"You'll notice the FCC is not attacking hip-hop stations where practically every song is X rated."
Vow to quit
The selective enforcement of vaguely defined rules helps explain why Stern has vowed to quit his show if the aforementioned House legislation becomes law. He has mused aloud about taking his bevy of strippers, porn stars and flatulence performers to the fledgling satellite radio industry, which, like cable TV, is heard only by subscribers and, so far, at least, operates outside FCC content control.
But does America really want Stern and his ilk to flee the airwaves, leaving a government-controlled radio industry that caters exclusively to particular tastes?
"People keep saying, `Stop forcing your morality on us,'" says Smith, the Mancow basher who recently was hired as senior policy analyst at the Glen Ellyn-based Illinois Family Institute.
"I say, `Stop forcing your immorality on us.'"
In truth, however, no one is forcing Smith or likeminded listeners to tune in to Mancow, Stern or the other juvenile, potty-mouthed jocks.
"This is all about those who want to impose taste upon others," says Rick Morris, associate dean at Northwestern University's School of Communications. "It's a battleground of ideologues, and if the government can regulate one form of media, why can't they go on to regulate another?"
Indeed, FCC Chairman Powell has discussed the possibility of applying indecency standards to cable and satellite television, which could be the next frontier in government regulation of broadcasts.
To those who have been around for a while, it's all a sad reminder of past culture wars.
"It's really part of the same phenomenon I experienced" in the late 1980s and '90s, says John Frohnmeyer, who was chairman of the National Endowment for the Arts during the great cultural clashes over NEA grants for controversial work by artists Karen Finley, Andres Serrano and Robert Mapplethorpe.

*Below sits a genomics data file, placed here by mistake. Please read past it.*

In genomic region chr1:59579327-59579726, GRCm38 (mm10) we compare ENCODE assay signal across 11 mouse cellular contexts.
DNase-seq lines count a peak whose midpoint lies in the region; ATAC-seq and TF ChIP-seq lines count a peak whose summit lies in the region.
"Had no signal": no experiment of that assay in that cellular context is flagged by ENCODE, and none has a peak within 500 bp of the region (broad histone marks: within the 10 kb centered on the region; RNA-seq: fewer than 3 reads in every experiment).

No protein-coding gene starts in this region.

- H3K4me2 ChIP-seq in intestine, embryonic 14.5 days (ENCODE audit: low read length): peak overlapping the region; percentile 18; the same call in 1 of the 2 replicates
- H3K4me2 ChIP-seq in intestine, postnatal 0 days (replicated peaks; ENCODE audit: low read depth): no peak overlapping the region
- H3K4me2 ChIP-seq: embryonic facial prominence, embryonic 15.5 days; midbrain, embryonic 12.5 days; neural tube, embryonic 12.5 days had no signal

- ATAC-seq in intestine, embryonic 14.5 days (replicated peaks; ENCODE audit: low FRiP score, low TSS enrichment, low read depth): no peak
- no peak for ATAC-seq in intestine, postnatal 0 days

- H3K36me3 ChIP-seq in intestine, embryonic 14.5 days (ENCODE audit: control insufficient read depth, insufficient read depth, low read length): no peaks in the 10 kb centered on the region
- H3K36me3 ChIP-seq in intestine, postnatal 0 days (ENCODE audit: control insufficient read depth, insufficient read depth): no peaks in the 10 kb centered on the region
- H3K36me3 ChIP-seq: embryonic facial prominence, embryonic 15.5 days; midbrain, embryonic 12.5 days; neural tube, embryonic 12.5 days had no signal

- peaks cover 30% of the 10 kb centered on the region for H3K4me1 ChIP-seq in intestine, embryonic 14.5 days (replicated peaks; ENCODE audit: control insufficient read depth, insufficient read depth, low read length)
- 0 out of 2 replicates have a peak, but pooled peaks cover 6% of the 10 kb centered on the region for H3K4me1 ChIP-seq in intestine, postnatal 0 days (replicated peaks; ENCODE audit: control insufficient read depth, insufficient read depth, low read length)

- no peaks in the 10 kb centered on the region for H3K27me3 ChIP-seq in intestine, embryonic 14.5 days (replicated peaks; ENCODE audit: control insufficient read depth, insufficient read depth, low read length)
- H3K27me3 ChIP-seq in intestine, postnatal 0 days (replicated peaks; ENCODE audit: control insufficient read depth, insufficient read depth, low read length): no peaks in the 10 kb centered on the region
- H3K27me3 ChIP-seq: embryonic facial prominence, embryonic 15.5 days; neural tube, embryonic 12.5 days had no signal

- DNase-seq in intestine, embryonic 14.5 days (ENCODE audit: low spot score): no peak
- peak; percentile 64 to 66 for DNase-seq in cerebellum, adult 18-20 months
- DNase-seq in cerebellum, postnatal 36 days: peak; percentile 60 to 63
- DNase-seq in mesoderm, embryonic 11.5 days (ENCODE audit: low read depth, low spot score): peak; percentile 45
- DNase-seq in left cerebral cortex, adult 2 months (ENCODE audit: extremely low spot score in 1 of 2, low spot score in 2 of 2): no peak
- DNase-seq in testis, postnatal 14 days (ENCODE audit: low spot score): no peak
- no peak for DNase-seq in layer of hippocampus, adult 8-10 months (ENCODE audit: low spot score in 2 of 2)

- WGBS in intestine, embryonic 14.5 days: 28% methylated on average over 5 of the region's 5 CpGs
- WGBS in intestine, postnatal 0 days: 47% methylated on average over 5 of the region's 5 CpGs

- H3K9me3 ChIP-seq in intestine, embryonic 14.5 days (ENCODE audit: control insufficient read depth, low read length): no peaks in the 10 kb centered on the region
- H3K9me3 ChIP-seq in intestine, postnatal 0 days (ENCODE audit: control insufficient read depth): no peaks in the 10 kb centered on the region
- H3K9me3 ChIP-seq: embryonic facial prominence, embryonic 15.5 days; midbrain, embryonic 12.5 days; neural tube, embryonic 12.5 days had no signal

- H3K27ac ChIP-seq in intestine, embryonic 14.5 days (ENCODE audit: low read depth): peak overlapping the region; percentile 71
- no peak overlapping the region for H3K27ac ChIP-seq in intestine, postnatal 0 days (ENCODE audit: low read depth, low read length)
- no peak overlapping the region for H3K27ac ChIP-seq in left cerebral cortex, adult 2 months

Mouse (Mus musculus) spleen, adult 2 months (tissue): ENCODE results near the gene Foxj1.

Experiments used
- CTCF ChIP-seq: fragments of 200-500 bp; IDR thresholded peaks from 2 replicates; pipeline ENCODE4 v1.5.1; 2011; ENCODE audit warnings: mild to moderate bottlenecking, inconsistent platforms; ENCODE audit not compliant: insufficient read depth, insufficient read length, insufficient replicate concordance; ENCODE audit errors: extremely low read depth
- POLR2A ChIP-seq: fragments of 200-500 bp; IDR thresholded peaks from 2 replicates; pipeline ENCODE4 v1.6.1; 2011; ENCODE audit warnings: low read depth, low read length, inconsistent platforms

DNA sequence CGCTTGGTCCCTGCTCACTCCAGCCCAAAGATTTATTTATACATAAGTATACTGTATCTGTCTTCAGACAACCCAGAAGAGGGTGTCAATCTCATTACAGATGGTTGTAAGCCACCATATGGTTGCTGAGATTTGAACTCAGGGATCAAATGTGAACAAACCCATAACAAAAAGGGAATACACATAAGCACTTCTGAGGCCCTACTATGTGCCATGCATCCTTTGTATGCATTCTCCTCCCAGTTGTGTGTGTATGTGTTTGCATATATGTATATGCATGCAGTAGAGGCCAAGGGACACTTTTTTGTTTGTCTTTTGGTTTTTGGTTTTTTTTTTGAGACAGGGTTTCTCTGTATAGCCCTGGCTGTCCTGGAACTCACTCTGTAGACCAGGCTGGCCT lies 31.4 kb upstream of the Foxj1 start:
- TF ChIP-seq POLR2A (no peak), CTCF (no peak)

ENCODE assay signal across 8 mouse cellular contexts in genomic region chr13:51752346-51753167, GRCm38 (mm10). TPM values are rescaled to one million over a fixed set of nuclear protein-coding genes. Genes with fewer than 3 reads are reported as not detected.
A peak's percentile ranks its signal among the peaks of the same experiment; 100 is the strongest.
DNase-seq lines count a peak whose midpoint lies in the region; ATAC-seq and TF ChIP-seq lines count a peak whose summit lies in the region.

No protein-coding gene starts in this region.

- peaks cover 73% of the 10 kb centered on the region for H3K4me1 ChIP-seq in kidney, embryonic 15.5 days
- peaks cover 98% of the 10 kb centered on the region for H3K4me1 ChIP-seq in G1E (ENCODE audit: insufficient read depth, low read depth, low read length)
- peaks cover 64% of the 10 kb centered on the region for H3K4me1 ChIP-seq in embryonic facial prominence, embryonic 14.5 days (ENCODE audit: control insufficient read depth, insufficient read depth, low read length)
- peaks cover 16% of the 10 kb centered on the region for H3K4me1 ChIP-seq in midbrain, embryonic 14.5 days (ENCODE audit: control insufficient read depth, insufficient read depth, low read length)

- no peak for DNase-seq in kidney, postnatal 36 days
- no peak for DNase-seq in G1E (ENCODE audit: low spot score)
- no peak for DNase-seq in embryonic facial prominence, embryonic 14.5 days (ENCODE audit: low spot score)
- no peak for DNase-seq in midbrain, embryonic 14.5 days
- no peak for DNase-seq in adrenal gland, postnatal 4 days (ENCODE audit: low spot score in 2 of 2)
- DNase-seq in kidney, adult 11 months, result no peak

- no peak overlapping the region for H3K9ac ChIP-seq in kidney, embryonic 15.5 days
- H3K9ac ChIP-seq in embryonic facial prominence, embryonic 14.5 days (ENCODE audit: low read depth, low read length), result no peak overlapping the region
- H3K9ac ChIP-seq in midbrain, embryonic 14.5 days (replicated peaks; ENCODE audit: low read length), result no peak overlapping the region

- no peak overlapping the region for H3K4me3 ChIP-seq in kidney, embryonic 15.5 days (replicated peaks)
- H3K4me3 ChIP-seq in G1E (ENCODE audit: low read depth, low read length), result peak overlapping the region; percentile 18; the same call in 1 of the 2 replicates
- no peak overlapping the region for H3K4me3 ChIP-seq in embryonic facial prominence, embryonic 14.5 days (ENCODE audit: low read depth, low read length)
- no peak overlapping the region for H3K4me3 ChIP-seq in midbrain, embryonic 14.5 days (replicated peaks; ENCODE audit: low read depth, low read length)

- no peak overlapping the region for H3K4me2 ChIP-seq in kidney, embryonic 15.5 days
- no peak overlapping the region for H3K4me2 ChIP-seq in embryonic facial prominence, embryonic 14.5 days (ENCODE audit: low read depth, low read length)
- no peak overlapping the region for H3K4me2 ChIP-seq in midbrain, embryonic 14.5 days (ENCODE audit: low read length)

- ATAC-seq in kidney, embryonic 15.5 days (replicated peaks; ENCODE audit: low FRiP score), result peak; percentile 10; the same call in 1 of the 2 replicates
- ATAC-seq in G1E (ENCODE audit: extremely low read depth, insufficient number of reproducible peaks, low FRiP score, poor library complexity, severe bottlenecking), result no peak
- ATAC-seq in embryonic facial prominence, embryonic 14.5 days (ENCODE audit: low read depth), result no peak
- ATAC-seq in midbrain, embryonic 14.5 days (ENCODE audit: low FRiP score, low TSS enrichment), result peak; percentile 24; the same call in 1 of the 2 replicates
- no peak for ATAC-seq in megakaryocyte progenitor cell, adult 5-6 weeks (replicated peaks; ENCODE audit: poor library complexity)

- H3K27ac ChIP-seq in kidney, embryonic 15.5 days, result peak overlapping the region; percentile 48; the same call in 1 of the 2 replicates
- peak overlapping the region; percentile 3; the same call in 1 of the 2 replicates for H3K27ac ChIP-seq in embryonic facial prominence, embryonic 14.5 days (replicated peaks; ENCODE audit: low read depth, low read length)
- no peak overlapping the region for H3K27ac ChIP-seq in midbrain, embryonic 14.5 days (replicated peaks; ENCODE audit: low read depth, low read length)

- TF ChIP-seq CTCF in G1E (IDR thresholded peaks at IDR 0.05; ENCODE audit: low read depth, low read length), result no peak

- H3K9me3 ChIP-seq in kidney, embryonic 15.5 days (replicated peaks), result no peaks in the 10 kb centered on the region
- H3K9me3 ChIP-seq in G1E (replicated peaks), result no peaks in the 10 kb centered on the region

"But for free speech to really work in any society, you have to have the courage to hear views that are contrary to your own."
What effect the public debate on indecency is having on listenership is impossible to gauge, and not only because Arbitron -- the ratings service -- does not break down statistics for "shock jocks." But considering that Stern's numbers for the winter recently shot up in New York, Los Angeles and Chicago while Muller dropped from seventh to 17th here, individual audiences clearly are reacting differently.
Ultimately, it's probably too soon to know whether we're going through a brief cultural blip or entering a potentially dark period of curtailment of expression.
"One hopes that this is a fleeting moment," says Gretchen Soderlund, an assistant professor in the University of Chicago's department of sociology.
The morality crusaders, however, despair that they're getting nowhere fast.
"I think it's very much an uphill battle," says Johnson of the American Decency Association.
"Are the airwaves any cleaner? I'd say it's still early to know, but, up to this point, I don't think so."